With the construction industry contributing 7% to GDP it should expect to have an equivalent share of 210,000 of the government’s three million apprenticeships, which works out as 42,000 a year, nearly three times the current number starting.
Unsurprisingly, Sarah McMonagle, head of external affairs at the Federation of Master Builders (FMB), says this is “quite a big challenge” under the current system.
CITB figures suggest two-thirds of apprentices are trained by micro firms and so, McMonagle says, the government needs to do anything it can to avoid inhibiting small firms from training apprentices. Controversy over coalition plans to reform apprenticeship funding, which would have seen upfront costs loaded on to employers, looked to have subsided in March this year when the government revised the proposals and announced plans for an “apprenticeship voucher” model. The FMB was in discussions with the coalition government prior to election purdah, but the election result has cast this again into uncertainty. The FMB says it is now attempting to get these discussions back on track with the new set of ministers.
Johnson says the government needs to rectify payment practises and force firms on government contracts to employ apprentices directly to avoid pressure being put upon SMEs
Policy area 2: Immigration
Skilled migrant labour is considered necessary to address the skills shortage in construction. But what impact will the government’s desire to cut migration have on the industry’s need to get new staff?
A report from the Chartered Institute of Building (CIOB) suggests that the sector will need to find around 224,000 new recruits between 2015 and 2019. Around 10% of the construction workforce is currently made up of migrant labour.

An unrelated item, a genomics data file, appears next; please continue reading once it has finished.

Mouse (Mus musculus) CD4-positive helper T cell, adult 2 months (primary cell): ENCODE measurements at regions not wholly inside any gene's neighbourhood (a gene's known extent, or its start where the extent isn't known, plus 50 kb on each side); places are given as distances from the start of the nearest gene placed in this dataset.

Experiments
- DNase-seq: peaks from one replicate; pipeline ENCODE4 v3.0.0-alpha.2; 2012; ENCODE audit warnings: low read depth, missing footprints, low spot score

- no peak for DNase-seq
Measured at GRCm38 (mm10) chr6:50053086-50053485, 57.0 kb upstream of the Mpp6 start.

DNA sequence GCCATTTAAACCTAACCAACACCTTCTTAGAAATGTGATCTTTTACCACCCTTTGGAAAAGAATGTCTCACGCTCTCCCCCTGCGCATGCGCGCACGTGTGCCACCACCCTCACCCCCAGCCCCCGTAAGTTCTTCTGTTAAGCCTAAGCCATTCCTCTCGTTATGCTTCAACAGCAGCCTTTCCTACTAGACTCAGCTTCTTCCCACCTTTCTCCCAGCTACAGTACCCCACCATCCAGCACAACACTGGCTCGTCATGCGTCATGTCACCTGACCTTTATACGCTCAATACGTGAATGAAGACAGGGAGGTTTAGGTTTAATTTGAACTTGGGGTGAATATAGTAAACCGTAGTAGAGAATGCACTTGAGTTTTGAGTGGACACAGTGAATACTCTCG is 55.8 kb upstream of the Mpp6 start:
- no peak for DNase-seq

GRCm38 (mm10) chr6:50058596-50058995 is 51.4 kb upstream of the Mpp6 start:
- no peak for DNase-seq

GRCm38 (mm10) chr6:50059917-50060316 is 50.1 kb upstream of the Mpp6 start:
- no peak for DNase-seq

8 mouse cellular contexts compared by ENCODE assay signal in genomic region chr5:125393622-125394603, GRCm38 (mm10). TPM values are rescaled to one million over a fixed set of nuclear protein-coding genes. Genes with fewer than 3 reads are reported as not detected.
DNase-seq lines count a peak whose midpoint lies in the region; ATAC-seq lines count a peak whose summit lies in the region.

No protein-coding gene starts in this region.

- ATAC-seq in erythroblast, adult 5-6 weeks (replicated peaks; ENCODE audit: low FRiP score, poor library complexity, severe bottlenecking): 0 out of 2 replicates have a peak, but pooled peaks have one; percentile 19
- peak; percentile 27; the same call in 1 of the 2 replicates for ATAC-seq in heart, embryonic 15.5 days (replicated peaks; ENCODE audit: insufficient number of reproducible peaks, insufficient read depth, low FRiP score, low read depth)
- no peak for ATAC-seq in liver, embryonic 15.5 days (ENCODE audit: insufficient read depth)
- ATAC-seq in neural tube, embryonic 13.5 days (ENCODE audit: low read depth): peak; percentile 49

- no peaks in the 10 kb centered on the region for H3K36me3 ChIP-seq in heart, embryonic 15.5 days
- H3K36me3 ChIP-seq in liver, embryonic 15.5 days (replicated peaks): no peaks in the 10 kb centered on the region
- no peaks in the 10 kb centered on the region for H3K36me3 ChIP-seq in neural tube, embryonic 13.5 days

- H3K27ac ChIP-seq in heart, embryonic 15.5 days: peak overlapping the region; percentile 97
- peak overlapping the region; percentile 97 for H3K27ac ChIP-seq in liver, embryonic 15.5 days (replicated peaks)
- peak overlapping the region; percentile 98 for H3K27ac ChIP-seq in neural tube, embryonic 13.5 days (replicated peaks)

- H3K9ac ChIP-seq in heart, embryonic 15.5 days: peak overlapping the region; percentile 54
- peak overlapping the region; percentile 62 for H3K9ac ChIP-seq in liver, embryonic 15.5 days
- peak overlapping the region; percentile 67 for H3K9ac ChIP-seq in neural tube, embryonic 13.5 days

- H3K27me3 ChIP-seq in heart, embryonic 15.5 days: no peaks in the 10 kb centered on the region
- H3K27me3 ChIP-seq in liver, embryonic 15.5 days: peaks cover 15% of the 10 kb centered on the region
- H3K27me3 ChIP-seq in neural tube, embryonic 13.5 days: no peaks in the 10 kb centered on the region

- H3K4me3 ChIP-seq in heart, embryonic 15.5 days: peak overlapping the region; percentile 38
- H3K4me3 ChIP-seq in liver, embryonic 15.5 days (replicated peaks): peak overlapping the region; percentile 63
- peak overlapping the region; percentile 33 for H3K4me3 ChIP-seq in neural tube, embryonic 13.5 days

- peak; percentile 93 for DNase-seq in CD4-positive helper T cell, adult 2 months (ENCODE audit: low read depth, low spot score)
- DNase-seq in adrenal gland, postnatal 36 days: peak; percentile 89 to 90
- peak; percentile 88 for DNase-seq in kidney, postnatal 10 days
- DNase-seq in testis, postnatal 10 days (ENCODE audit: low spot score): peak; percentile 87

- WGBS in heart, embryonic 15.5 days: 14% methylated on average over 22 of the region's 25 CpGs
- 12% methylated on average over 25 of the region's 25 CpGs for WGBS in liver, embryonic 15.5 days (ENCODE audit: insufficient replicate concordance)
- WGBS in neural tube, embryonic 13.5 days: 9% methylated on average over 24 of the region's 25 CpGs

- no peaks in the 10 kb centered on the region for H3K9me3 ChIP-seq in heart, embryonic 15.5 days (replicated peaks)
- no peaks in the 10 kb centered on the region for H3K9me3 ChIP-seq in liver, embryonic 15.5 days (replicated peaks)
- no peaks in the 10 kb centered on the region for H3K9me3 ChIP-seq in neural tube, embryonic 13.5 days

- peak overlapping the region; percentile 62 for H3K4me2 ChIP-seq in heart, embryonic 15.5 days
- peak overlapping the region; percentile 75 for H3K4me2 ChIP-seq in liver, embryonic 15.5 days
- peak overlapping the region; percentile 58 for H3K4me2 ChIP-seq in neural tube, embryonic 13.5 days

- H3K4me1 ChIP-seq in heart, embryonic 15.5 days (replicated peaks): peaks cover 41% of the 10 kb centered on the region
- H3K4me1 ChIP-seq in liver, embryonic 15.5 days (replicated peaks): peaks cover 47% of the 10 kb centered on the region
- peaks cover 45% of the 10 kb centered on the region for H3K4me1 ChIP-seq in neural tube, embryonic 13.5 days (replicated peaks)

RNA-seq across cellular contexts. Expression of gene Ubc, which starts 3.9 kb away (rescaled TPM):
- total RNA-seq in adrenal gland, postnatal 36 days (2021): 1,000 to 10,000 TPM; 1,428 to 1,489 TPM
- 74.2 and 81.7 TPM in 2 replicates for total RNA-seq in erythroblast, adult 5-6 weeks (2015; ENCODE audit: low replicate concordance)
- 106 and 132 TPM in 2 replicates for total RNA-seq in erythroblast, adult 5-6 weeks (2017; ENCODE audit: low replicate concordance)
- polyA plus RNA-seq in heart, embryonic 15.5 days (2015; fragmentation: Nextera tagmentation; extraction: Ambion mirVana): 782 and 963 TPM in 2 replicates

The task of finding new skilled workers would appear to be much harder if the government caps migration, especially from inside the EU. The UK’s current migration policy for skilled labour involves complete freedom of movement for citizens of EU countries, but non-EU workers can only migrate to the UK if they meet the criteria on the Tier 2 Shortage Occupation List, which details the occupations where the UK doesn’t have enough domestic or EU workers to meet demand.
A key part of David Cameron’s renegotiation with the EU is plans to restrict freedom of movement from some EU countries. German chancellor Angela Merkel has previously called this “non-negotiable”, sparking fears of a Brexit.
Jack Pringle, former RIBA and CIC president, said it would be a serious mistake for the UK to leave the EU, and said “Why on earth would we leave?” in reference to the UK’s access to the single market and its labour pool.
Speaking about his own architectural practice, Pringle Brandon Perkins + Will, he said his London office workforce was “40% or more overseas” and added: “Without that 40%, we’d be in a much worse position.”
Pringle added that his clients hire his services on an “EMEA basis” and that if the UK left the EU, “they’d go to France or Germany, as it’s very important to be part of the European supply chain.”